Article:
Many could hardly believe that McLendon was the man responsible for it all. Older residents remembered watching the well-behaved and quiet boy pitch in Little League.

Jerry Hysmith, 35, a co-worker at the louver factory, recalled him as a shy but thoughtful man — the only one to offer him a ride home when his car died.

Like others in town, Hysmith said McLendon was fond of guns. But he didn't think much of it in an area where hunting talk, like football talk, is a stock male ritual.

"It was nothing where a red flag would go up," Hysmith said. "He never said anything about hurting anyone."

Elsewhere in the county, grief was mixed with a kind of confusing shock. Many here knew both the shooter and the victims.

At a packed service Wednesday night at First Baptist Church of Samson on Main Street, a guest preacher from Birmingham, Steve Sellers, paraphrased from the Book of Matthew: "It rains on the just, and it rains on the unjust."

Early Wednesday, Gary L. McAliley, district attorney for Coffee and Pike counties, said investigators found notes at McLendon's mother's house that might have been lists of "people who had done him wrong." A statement by state investigators later denied that McLendon had left "hit lists."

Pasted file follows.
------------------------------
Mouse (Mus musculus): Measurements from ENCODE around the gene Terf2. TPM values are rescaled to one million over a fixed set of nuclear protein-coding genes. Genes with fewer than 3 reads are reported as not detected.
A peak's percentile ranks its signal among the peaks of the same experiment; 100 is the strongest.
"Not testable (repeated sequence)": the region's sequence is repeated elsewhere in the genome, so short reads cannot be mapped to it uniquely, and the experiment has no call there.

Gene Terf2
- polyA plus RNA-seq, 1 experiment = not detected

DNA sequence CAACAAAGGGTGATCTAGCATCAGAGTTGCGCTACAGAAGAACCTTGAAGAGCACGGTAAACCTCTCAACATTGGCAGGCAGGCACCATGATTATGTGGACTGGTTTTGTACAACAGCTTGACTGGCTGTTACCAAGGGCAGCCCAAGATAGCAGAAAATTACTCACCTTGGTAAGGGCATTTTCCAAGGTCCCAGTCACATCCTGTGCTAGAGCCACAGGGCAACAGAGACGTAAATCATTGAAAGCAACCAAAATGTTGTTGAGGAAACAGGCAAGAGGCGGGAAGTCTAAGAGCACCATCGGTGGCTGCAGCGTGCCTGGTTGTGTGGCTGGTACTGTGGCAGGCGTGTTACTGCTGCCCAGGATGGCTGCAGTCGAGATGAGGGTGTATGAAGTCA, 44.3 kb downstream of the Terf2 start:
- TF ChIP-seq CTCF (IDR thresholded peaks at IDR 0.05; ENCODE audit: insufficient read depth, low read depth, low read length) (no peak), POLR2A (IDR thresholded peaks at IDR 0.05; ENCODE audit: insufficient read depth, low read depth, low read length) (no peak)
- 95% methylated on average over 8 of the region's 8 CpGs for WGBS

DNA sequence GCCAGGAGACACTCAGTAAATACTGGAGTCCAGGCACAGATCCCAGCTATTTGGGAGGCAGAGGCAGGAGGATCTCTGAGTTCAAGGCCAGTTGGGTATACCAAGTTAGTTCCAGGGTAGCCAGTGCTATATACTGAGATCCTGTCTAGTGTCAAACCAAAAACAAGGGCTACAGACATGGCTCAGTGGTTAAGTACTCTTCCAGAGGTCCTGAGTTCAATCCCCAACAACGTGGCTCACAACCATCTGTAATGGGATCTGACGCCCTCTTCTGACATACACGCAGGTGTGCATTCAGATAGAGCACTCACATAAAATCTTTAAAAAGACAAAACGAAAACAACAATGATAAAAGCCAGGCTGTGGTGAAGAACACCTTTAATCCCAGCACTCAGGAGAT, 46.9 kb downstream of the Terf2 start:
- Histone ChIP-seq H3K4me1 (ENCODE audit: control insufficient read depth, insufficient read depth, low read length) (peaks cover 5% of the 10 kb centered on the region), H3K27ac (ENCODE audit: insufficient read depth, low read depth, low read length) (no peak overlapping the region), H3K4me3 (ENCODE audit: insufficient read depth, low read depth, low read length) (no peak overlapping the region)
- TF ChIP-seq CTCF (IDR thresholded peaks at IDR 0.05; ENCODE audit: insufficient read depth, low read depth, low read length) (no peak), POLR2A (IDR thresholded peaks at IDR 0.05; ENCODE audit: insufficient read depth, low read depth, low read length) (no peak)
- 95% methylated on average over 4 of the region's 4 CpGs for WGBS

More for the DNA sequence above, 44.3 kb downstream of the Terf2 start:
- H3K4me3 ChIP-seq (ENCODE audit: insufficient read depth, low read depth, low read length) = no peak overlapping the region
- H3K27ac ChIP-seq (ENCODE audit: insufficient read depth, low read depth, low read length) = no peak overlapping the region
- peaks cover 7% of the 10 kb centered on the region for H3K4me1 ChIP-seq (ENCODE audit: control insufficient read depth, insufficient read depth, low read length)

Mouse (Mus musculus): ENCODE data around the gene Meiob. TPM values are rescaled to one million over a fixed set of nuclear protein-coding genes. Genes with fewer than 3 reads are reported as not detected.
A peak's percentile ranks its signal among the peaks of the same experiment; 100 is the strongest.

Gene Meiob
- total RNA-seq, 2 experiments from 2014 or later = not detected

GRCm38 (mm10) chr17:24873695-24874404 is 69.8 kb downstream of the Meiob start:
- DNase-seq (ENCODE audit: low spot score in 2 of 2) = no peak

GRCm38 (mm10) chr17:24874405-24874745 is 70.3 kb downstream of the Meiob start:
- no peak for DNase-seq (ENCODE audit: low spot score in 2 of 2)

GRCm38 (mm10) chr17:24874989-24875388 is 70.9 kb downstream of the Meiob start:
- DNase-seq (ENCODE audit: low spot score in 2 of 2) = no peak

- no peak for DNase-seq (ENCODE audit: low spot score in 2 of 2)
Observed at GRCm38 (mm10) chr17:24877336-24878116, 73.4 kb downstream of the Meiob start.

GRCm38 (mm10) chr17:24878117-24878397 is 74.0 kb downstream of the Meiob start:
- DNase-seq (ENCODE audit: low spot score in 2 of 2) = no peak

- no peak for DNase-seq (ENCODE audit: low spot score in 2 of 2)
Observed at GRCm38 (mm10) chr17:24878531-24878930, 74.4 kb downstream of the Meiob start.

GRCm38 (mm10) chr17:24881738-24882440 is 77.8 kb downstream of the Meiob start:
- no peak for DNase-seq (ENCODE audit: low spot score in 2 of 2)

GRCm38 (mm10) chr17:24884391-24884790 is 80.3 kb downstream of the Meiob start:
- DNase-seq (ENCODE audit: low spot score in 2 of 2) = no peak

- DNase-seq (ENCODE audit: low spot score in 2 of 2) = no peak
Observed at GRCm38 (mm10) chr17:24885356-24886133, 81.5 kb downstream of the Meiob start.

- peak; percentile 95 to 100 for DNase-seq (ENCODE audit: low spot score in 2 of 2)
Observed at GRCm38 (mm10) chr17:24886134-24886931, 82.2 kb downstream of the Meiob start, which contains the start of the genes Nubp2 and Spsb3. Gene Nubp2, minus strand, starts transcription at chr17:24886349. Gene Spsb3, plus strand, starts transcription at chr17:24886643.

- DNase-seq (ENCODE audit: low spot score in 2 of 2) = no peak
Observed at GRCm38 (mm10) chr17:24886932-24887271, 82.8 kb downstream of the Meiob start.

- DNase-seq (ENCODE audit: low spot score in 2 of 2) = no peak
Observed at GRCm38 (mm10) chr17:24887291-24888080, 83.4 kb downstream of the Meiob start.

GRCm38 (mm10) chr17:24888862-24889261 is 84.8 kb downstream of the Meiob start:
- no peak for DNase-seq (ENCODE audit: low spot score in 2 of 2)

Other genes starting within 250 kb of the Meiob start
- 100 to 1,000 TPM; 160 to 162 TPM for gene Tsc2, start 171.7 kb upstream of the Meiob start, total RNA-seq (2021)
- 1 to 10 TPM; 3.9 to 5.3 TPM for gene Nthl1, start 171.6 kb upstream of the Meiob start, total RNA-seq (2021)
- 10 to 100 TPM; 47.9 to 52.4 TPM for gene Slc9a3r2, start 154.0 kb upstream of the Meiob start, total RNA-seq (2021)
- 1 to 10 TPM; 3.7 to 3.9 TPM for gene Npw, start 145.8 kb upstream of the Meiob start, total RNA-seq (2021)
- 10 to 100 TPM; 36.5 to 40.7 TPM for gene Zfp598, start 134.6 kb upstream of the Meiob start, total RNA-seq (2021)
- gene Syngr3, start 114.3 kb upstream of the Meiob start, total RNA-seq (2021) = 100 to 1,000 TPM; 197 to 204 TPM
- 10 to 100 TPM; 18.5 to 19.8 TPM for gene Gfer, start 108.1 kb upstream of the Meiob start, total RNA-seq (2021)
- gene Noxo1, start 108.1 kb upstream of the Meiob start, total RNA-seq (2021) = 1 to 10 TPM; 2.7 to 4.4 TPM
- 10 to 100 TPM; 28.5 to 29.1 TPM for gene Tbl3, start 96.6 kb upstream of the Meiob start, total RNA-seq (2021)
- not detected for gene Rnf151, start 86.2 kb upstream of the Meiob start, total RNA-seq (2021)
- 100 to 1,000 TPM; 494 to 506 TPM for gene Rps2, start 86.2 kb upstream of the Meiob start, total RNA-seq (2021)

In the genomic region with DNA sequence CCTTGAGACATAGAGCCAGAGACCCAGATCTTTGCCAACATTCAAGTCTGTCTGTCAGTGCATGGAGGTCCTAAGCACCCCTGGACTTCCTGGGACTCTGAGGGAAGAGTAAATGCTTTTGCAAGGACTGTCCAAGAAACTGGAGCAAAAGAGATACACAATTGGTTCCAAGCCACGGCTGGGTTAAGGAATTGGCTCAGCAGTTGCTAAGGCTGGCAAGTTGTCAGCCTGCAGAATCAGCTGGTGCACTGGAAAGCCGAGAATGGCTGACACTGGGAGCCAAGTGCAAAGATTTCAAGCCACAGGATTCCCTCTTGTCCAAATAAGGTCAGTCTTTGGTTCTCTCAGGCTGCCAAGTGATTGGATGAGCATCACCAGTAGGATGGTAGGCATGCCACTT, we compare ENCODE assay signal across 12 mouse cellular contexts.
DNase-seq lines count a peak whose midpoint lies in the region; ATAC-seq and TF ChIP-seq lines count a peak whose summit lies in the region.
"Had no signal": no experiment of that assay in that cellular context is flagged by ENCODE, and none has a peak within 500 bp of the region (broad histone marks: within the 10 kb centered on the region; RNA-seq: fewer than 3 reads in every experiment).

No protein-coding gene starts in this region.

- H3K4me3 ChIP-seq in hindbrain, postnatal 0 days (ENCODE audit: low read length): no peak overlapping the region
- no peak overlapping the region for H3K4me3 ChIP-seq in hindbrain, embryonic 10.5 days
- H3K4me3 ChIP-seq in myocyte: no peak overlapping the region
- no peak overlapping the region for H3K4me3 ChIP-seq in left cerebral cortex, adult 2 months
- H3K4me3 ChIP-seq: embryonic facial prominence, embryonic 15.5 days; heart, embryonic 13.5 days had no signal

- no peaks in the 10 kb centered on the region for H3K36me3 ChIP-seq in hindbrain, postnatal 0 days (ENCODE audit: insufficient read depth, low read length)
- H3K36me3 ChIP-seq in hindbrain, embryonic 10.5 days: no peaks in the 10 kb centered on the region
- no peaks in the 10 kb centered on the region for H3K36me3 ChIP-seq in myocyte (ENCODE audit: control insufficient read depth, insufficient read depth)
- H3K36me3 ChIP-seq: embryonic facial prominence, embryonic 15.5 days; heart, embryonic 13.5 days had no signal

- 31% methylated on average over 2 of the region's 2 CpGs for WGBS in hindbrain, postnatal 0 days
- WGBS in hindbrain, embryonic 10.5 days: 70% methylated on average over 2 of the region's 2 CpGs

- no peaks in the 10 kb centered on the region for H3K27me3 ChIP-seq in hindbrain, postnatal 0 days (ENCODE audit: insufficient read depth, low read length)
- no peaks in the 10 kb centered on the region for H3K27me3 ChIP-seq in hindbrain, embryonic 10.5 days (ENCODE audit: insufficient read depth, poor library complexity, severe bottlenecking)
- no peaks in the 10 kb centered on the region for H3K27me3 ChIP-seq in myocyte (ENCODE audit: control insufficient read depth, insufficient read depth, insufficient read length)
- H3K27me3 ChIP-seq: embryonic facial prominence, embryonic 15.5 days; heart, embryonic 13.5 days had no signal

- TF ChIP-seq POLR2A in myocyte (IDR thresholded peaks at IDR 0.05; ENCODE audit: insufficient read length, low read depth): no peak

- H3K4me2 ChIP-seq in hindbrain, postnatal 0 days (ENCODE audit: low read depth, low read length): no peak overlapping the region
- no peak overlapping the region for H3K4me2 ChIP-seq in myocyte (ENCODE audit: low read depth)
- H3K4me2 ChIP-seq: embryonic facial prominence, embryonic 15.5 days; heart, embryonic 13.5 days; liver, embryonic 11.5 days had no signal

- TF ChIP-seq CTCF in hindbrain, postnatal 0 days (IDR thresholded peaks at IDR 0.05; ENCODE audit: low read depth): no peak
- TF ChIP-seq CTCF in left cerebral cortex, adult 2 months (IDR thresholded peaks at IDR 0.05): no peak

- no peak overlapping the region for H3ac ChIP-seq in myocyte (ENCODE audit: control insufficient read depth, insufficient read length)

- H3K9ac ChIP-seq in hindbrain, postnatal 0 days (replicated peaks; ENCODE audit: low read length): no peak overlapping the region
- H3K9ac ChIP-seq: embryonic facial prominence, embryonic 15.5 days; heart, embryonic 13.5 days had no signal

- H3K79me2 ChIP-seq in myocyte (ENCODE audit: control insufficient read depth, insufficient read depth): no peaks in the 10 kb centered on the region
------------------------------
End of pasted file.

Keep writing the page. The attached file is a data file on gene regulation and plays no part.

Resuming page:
State investigators said in a statement late Wednesday that recent developments "may direct them to a motive" for the shootings. But they did not say what that motive might be.

McLendon apparently set the house near Kinston in rural Coffee County ablaze after shooting his mother, Lisa White McLendon, 52, in the head and killing her dogs.

McLendon then took off down state Highway 52 in a little red Mitsubishi, passing bucolic scenes of ryegrass, cows and hay bales. He was wearing khaki pants and a vest with ammunition pockets. He was also loaded with weapons: two assault rifles, a shotgun, a .38-caliber handgun, a Russian semiautomatic carbine, and a military-style Bushmaster rifle.

In the late afternoon, he pulled into Samson, a sleepy farming hub where the big news, before he arrived, was the upcoming start of turkey hunting season.

McLendon drove a few blocks off of Main Street, and pulled in front of a little white house with a porch. He killed five people there.